Do You Have A RTW Action Plan in Place?

get well cardWhen an employee is injured it can have devastating effects on the company. Disability costs are rising across the board, especially now that the workforce is aging. What employers need to be thinking about is their return-to-work programs. Many employers might not even think about this option until it is too late, if at all. Many employers are unsure of how to handle long-term absences or how to accommodate their employees return.


What are some consequences of not implementing an effective return to work?

–          Employers may be open to lawsuits from the ADA if they limit the availability of transitional work for injured employees.

–          Along those lines, if there is no light-duty option to ease workers back into full time they may develop “disability syndrome” where they become less motivated to return to work even when they are well.

–          Employers see more lost time the longer their employees are out of work.

One change employers may want to consider in the workplace before an injury ever occurs is to try and make accommodations to their workplace for their aging workers or their workers with co-morbidities like obesity or depression. The presence of these factors can increase the cost of a work injury.  Prevention is often the best medicine and it is more cost effective than a full blown disability claim.

If an injury has already occurred, the cost of implementing equipment for disabled or injured employees can even be lower than the long term medical costs if you don’t have specialized equipment. Instead of exacerbating symptoms this equipment can help reduce them- and reduce medical bills that would have incurred had symptoms flared up.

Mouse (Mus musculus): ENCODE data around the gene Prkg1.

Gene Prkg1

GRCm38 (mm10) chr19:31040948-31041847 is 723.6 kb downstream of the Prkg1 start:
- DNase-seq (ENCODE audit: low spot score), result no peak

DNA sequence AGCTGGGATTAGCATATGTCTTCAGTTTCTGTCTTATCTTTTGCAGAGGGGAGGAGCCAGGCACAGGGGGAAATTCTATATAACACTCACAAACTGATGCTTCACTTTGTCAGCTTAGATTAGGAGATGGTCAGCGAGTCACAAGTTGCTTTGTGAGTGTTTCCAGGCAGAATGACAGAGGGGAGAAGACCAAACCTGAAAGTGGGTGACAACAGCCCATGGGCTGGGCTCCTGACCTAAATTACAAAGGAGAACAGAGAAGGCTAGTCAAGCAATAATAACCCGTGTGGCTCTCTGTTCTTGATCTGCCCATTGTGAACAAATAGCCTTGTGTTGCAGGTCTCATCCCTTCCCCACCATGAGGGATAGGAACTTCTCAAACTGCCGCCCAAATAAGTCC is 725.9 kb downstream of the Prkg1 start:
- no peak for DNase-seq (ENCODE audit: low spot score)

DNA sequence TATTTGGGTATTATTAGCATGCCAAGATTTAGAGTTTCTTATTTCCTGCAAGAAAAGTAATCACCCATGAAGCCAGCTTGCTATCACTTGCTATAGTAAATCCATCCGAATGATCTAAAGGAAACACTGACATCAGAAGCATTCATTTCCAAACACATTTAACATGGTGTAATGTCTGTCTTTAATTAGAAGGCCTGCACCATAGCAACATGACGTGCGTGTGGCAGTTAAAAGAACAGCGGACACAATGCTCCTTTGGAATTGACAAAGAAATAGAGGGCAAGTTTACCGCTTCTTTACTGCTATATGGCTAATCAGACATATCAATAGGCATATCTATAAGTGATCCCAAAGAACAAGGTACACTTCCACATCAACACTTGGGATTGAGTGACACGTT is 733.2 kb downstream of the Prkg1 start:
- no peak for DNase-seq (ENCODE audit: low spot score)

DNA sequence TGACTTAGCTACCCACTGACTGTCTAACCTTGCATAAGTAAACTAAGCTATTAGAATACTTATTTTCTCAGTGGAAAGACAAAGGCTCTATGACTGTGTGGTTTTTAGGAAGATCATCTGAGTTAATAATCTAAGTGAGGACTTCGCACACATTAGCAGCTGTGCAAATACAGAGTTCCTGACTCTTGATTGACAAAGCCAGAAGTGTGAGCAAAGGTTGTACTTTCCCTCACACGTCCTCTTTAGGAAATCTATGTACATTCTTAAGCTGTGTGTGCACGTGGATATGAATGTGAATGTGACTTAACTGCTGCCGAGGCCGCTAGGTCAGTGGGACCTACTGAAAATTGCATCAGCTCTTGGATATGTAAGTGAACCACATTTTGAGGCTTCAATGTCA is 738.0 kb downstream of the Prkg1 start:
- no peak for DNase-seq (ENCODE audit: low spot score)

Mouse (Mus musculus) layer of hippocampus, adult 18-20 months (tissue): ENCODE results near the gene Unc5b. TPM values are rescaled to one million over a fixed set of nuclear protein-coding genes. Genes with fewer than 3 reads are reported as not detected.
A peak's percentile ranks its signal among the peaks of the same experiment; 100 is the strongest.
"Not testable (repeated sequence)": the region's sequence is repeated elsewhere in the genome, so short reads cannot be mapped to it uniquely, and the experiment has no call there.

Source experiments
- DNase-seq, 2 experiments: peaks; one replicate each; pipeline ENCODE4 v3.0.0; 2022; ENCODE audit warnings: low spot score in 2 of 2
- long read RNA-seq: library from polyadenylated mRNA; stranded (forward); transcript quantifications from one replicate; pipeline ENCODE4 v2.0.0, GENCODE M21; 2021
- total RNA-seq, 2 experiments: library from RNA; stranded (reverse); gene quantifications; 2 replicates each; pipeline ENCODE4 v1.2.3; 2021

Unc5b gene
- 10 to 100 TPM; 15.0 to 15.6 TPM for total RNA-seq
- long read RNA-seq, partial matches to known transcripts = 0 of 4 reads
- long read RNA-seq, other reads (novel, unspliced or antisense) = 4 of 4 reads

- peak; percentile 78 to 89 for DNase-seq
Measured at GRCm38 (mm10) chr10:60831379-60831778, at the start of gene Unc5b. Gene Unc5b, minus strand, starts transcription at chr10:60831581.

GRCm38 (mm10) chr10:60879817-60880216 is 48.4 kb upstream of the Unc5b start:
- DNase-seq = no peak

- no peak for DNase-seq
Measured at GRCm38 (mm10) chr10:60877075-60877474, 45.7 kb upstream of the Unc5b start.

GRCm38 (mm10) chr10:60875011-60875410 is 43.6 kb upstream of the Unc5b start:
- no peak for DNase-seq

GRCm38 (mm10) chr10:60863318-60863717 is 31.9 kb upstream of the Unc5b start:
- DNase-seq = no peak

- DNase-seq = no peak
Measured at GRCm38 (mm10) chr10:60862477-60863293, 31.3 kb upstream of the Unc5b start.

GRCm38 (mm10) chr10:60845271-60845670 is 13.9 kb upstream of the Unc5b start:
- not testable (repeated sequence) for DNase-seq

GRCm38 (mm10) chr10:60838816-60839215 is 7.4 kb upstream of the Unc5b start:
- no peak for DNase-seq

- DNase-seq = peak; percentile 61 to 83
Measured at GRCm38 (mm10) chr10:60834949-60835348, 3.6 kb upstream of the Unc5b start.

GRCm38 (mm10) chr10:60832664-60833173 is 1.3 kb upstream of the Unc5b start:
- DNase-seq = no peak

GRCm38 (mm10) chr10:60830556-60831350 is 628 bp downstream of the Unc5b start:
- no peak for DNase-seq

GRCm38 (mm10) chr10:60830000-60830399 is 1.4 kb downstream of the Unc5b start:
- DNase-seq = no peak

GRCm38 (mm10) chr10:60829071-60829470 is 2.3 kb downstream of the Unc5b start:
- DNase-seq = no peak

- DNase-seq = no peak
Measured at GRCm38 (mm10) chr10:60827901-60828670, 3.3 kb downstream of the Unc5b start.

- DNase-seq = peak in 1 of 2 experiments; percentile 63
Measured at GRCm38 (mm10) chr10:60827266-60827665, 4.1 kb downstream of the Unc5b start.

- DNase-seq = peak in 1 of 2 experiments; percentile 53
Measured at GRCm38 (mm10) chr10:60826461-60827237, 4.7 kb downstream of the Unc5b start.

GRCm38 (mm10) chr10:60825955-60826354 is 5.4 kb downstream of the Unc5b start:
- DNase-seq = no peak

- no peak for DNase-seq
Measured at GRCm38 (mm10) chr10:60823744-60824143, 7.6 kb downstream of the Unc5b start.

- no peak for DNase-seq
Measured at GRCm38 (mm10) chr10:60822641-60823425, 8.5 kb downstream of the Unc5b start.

While physicians are very knowledgeable about the medical aspects of a claim, they might not know about the job and its required activities. It is important that they are kept in the loop when discussing possible light-duty jobs so they can have a better idea of what the patient can or cannot handle and make any suggestions.

Staying in touch with injured employees while they are rehabilitating is also crucial to maintaining a positive relationship with workers. Send a get-well-card from co-workers, or check in with a simple phone call. They will feel like they are cared about and less likely to develop “disability syndrome” or seek a lawyer.

Return to work can be a great morale boost to the team and a cost saver for the company- if it is implemented and implemented correctly. Think about possible light-duty jobs in your own company if you haven’t already. Should the worst happen, it could make all the difference.

What's your take? Continue the discussion with others over at the WCInsights LinkedIn Group.
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